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Treasury minister outlines privatisation plans for energy industry 

Electricity consumers will be able to choose an electricity supplier after 2005, Treasury Minister, Wieslaw Kaczmarek, told the Sejm [lower house of parliament] on 30th October, adding that this rule will also be true for the gas market, PAP News Agency has reported.
In an almost two-hour address devoted to the sale of Stoen, Warsaw's electricity distributor, to a German company and the privatisation of Poland's power sector, Kaczmarek stressed that distributors will have to be competitive saying that at present there are over 200 enterprises registered willing to deal in electricity turnover.
Speaking on the causes behind the privatisation of the power sector, Kaczmarek explained that government's prime task is to find financial and technical possibilities for the sector. According to him the sale to foreign investors will gain new technologies and funds for development.
The minister announced that part of shares in the Poludniowy Koncern Energetyczny (Southern Electricity Concern) will be floated on the Warsaw Stock Exchange in 2003. The concern is to be strengthened by several production companies but Kaczmarek did not mention any names.
He explained the government decided to set up two or three groups of electricity makers. The southern group would be made up of Silesian energy companies, the second northern concern would include Belchatow, Opole and Turow companies. The latter one is to be the state's strategic reserve.
Referring to the sale of Stoen, Kaczmarek said that the financial situation of the Warsaw company is not the best in the country. "It places 24th among all 33 electricity distributors."
Commenting on concerns as to the future levels of electricity prices, Kaczmarek said that in the present legal situation and uncontrolled price increase is impossible stressing the state has adequate mechanisms to control electricity prices.

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Gdynia Shipyard suppliers getting impatient

Indicating the looming possibility that the Gdynia Shipyard, like the Szczecin shipyard, may go under, computer firm Pretor has filed a petition for SG's bankruptcy with the Gdansk regional court. While SG has over the past six months been fighting off a tide of claims threatening to drown it, the shipyard is confident it has nothing to fear, while its main contractors admit nobody would benefit in the event SG was declared bankrupt. Shipyard Chairman, Janusz Szlanta sees the move as a psychological tactic, stating: "I don't know anything about the issue. I am not sure whether this company is our supplier. I can only assume it is a form of putting pressure on us in our current difficult situation." However, Alstom, one of SG's largest suppliers, believes other petitions may appear as contractors become increasingly impatient.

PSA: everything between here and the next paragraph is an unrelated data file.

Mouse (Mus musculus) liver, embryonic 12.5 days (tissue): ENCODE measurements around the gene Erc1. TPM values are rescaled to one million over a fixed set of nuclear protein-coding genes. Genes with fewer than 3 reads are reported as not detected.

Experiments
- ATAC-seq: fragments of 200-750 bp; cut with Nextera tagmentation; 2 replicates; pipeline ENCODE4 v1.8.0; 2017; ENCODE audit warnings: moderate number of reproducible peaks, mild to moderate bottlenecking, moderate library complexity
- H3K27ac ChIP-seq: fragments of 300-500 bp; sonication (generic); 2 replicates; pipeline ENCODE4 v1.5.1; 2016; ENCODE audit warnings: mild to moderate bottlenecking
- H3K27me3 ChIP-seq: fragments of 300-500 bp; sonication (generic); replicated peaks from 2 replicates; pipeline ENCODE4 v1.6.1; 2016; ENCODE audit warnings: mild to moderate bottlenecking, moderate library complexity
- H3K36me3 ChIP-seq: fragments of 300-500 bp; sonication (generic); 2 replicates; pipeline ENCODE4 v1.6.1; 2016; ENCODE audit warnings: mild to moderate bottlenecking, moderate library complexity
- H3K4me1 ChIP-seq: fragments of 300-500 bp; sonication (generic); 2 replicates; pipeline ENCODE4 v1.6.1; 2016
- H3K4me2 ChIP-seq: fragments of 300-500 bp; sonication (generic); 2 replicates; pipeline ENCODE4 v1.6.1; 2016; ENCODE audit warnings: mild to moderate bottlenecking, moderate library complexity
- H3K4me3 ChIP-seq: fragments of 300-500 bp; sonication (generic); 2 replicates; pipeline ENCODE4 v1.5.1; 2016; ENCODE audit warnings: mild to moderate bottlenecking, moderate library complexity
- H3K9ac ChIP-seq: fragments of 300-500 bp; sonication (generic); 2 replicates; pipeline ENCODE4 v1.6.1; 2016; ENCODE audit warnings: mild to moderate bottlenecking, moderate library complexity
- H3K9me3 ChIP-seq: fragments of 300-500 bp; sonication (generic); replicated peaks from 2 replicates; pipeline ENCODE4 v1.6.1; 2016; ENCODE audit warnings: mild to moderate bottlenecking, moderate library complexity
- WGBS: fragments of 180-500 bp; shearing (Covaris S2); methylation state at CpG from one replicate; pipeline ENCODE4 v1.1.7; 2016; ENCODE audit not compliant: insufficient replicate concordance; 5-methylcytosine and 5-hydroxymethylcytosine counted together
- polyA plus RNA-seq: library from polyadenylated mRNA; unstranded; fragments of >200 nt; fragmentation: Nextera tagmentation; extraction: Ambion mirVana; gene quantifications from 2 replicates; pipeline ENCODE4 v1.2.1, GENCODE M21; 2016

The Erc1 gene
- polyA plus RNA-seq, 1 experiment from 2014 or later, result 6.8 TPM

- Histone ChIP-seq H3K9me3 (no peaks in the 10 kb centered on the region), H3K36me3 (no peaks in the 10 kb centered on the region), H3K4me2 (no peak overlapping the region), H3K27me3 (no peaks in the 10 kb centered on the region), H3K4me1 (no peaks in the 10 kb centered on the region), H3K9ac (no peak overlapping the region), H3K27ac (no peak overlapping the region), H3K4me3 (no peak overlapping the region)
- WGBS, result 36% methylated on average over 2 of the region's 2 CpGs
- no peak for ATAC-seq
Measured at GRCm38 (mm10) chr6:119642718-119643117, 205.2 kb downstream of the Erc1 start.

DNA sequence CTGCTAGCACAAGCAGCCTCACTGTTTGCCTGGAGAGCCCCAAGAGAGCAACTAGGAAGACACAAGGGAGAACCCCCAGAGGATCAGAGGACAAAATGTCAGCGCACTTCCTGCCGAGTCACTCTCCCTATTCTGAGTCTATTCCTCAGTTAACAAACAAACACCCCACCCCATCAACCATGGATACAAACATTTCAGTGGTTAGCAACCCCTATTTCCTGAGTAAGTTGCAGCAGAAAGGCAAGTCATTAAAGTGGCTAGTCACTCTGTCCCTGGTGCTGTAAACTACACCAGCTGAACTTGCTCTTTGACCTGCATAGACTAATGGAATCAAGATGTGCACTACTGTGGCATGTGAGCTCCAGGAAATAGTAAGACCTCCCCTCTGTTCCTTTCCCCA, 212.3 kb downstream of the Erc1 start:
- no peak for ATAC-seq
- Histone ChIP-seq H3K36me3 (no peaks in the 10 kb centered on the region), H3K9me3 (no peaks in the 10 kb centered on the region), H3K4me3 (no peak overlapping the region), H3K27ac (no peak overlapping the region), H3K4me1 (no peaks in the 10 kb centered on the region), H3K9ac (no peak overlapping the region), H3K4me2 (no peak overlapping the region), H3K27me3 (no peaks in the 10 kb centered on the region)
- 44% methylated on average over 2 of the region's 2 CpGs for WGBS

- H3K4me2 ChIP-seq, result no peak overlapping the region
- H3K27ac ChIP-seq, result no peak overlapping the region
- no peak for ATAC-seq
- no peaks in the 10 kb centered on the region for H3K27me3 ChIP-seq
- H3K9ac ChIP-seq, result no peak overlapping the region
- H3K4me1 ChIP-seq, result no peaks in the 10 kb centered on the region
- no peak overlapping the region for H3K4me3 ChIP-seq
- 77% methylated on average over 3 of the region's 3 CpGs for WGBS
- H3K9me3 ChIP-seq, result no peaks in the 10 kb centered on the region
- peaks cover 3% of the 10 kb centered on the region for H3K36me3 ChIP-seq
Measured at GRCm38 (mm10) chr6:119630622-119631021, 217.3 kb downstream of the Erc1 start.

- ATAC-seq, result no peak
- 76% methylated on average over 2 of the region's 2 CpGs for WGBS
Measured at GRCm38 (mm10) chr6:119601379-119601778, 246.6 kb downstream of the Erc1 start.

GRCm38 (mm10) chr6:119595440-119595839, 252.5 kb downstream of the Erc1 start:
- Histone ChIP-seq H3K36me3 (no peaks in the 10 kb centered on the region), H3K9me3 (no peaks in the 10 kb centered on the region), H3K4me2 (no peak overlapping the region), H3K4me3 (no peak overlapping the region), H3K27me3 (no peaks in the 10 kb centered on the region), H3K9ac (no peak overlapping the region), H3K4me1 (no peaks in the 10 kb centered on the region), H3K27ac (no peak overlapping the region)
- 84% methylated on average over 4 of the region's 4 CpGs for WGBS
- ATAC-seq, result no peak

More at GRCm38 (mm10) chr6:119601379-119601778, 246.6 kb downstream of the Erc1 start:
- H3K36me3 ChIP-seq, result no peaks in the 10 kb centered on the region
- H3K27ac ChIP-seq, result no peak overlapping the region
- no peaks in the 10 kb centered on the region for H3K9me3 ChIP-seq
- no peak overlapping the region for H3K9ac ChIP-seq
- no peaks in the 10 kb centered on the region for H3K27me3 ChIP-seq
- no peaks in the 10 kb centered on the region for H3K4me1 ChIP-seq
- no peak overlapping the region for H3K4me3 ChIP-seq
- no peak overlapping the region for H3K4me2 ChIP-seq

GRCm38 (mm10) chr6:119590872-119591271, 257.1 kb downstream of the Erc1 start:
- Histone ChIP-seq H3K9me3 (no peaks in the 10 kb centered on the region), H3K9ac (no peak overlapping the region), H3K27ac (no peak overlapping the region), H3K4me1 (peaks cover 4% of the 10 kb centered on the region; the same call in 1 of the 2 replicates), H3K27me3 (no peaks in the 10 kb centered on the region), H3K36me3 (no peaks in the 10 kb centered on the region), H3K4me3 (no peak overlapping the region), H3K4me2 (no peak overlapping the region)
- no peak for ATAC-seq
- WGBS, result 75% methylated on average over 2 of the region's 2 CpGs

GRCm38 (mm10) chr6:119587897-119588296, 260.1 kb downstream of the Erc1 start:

Polish government guarantees shipyard loan 

The government has guaranteed the repayment of a 170m zlotys loan to be granted to the Stocznia Szczecinska Nowa shipyard by Bank Handlowy SA, Economy Minister Jacek Piechota said on 29th October, PAP News Agency has reported. Shipyard Chief Executive Officer Andrzej Stachura said the yard still needed government guarantees for building of five ships to resume full production. He did not want to disclose the amount of needed credit guarantees. According to Stachura, production would be profitable for the yard if 10-12 ships were built annually.
Stocznia Szczecinska Nowa Sp. z o.o. was formed from the ASS company, one of the 30 companies owned by Stocznia Szczecinska Porta Holding SA, that had been declared bankrupt in July. The SSN is a State Treasury-owned company. It leases assets necessary for production from Szczecin Shipyard's receiver in bankruptcy.
05/11/2002 Polish shipyard receives 15m dollars from government agency

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Krakow-Wroclaw highway link slated for 2004 completion

The section of the A-4 highway linking Krakow, Katowice and Wroclaw will be completed by the end of 2004. There are still four sections to be completed on the Krakow to Wroclaw route, PMR reported. Meanwhile, the Lublin Board for Road Border Crossings has announced plans to build a new border crossing between Poland and Ukraine in Hrebenne in an investment worth some 100m zlotys. 75% of this amount is to be financed by the EU and the remainder by the state budget. The crossing point will cover an area of 10 hectares and be able to clear more than 5,000 cars daily.